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Association for Behavior Analysis International

The Association for Behavior Analysis International® (ABAI) is a nonprofit membership organization with the mission to contribute to the well-being of society by developing, enhancing, and supporting the growth and vitality of the science of behavior analysis through research, education, and practice.

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43rd Annual Convention; Denver, CO; 2017

Event Details

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Symposium #107
CE Offered: BACB
Using the iPad® as a Speech-Generating Device: Beyond the Basic Verbal Operants
Saturday, May 27, 2017
5:00 PM–5:50 PM
Convention Center Mile High Ballroom 4C/D
Area: AUT/VRB; Domain: Applied Research
CE Instructor: Elizabeth R. Lorah, Ph.D.
Chair: Elizabeth R. Lorah (University of Arkansas)
Abstract: The development of powerful, portable, and readily available handheld technology has changed our use of Augmentative and Alternative Communication systems for individuals with autism (Lorah, Parnell, Whitby, & Hantula, 2014). The use of the iPad® and application Proloqu2Go™ as a speech-generating device (SGD) for individuals with autism continues to receive attention within the literature. Additionally, there is a growing use of such devices in clinical practice, including Early Intensive Behavioral Intervention (EIBI) for preschool aged children with autism. While we have seen a growing number of studies evaluating the use of such SGD in terms of the acquisition of the basic verbal operants (i.e., mand), there are comparatively few studies examining the effects of such training in terms of collateral behaviors and those behaviors necessary for independent use of the devices. This symposium will present data from three studies that looked beyond the acquisition of basic verbal operants in device training for preschool aged children with autism, receiving EIBI in a University based clinical setting. The first study will evaluate device navigation, including unlocking the device and navigating to the Proloqu2Go™ application, an important skill for functionally independent device use. The second study will explore the effects of the use of an iPad® based SGD on the increase of “pro-social” behaviors (i.e., eye contact, social initiation, etc.) and decrease in problem behavior. Lastly, data regarding the acquisition of autoclitics or manding with a carrier phrase will be presented. Implications for clinical practice and suggestions for future research endeavors will also be discussed.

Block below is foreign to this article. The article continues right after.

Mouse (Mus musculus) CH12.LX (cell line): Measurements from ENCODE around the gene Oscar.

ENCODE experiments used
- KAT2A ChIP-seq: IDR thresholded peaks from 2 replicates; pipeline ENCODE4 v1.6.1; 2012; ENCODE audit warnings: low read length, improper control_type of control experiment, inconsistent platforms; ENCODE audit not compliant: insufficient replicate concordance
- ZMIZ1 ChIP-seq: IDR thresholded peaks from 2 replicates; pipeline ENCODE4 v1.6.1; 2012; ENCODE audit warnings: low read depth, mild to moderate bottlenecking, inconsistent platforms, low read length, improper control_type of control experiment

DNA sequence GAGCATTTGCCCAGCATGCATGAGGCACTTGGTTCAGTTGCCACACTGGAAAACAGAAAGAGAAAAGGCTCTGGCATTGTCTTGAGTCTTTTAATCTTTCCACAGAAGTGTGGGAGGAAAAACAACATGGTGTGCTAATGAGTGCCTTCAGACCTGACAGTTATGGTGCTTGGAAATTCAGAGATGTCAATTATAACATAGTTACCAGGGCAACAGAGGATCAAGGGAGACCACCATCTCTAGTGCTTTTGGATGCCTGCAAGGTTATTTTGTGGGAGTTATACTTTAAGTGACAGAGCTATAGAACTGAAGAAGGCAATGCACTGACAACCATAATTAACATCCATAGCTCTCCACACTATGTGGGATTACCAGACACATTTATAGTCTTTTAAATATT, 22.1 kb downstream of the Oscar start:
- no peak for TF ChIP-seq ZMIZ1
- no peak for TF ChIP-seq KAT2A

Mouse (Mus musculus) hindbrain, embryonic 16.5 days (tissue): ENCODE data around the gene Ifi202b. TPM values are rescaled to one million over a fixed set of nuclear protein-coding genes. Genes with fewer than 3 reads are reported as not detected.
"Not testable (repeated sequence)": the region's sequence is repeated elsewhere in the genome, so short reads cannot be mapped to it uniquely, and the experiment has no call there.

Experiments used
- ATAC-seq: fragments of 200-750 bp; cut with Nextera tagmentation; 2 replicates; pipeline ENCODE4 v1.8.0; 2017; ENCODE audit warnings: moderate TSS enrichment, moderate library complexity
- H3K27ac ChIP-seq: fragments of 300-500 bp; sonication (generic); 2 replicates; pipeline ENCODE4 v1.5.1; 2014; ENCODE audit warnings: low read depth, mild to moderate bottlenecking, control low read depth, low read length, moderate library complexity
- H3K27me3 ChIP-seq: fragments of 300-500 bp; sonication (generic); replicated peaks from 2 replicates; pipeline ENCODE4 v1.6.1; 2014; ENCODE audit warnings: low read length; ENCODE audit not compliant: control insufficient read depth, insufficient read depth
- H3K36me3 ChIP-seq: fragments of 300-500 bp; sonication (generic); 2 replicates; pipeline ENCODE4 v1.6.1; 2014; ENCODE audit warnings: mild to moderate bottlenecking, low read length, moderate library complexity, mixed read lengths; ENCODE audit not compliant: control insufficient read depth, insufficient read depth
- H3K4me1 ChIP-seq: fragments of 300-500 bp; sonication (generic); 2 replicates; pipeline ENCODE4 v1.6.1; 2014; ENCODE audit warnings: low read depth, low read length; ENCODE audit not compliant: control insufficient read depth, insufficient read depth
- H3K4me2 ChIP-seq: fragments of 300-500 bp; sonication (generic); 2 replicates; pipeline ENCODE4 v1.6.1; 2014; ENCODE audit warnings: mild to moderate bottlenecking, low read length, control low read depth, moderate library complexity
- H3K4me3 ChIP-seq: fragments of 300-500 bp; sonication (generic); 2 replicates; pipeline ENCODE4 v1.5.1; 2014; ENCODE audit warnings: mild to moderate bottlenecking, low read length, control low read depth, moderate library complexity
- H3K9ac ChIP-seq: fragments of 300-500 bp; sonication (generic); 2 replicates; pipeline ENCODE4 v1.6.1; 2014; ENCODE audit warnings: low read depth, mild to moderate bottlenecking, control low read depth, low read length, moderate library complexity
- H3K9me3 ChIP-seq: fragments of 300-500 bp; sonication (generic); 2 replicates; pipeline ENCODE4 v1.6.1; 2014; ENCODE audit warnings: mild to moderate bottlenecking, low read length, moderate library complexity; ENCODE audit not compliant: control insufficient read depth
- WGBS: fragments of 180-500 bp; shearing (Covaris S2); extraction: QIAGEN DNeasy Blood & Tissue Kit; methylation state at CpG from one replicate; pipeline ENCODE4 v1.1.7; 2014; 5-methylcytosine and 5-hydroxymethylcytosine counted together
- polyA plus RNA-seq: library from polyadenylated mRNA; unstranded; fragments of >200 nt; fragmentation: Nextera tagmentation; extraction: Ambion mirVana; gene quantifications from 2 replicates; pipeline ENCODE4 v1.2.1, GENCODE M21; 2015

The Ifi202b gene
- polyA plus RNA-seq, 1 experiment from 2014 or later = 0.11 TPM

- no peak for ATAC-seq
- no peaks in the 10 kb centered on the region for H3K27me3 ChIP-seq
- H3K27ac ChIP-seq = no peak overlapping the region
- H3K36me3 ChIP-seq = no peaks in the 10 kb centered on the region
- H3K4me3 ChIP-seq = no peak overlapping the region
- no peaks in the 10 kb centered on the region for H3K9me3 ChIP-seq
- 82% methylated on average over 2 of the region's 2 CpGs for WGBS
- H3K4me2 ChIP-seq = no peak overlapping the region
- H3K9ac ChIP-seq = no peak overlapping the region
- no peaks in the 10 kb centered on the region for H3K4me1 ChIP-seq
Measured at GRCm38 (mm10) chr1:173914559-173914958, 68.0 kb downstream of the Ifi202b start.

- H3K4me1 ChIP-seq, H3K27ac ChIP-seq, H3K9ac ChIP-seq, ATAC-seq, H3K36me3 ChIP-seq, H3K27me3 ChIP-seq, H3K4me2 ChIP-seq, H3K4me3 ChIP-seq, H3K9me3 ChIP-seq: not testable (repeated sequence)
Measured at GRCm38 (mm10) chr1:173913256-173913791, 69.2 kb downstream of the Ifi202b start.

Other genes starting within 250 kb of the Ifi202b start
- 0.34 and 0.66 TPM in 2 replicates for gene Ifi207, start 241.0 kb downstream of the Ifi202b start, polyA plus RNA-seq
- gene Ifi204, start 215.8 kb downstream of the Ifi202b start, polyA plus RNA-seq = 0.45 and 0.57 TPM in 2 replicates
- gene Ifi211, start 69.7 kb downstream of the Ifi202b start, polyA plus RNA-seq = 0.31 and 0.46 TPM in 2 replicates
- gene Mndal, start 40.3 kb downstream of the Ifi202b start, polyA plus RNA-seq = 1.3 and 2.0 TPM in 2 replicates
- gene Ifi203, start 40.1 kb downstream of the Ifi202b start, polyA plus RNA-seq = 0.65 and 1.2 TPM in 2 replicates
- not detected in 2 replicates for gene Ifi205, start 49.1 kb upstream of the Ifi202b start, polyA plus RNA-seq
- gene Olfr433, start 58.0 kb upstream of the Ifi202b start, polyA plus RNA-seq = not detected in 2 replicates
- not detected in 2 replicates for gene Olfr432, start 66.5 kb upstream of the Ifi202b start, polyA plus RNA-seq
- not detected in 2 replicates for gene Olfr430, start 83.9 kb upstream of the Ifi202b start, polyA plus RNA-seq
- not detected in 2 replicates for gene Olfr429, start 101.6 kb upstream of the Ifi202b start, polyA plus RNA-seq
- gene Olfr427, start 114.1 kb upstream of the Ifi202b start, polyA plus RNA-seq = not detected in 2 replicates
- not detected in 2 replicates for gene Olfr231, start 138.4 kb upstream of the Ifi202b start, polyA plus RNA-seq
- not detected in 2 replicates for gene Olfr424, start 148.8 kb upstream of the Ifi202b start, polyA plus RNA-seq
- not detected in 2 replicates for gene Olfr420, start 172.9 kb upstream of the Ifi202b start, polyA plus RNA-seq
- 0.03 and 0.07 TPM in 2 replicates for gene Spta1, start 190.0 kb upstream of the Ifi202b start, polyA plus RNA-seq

Instruction Level: Intermediate
Keyword(s): Autism, iPad, Speech-generating device, Verbal Behavior
Acquisition of Device Navigation Using the iPad as a Speech-Generating Device
JASMINE WELCH-BEARDSLEY (University of Arkansas), Elizabeth R. Lorah (University of Arkansas)
Abstract: Recent research suggests that many non-vocal children with an Autism Spectrum Disorder (ASD) diagnosis may benefit from the use of an augmentative or alternative communication (AAC) device (Lorah, Parnell, Schaefer Whitby, & Hantula, 2014). Augmentative communication refers to the alternative way of communicating being the primary method of communication while augmented is used as a supplement (Lorah, Parnell, Schaefer Whitby, & Hantula, 2014). Recently, there has been a growing interest in using the iPad as a speech speech-generating device (SGD) as a form of AAC. When using a handheld device as a SGD, it is important that the user is able to navigate the device to ensure independent use. The purpose of the research was to evaluate the use of task analysis and a five-second-time delay with full physical prompts on the acquisition of device navigation. In a multiple baseline across participants design, three preschool aged children with a diagnosis of ASD were taught to open the iPad, locate and open the application Proloquo2go. Using a task analysis, this behavior chain was broken into three steps: pressing the home button; swiping right on the screen; and in opening the application. In baseline, none of the participants were able to independently follow the steps at 80% independence. During training, a preferred item (determined by a preference assessment before research began) was presented to the participant but kept out of reach. A five-second-time delay, with full physical prompts was used for instructional purposes. All three participants acquired the ability to navigate their device independently as a result of this training. Following acquisition, generalization was assessed through having the participants complete the steps to unlock the iPad and open the app in a different environment.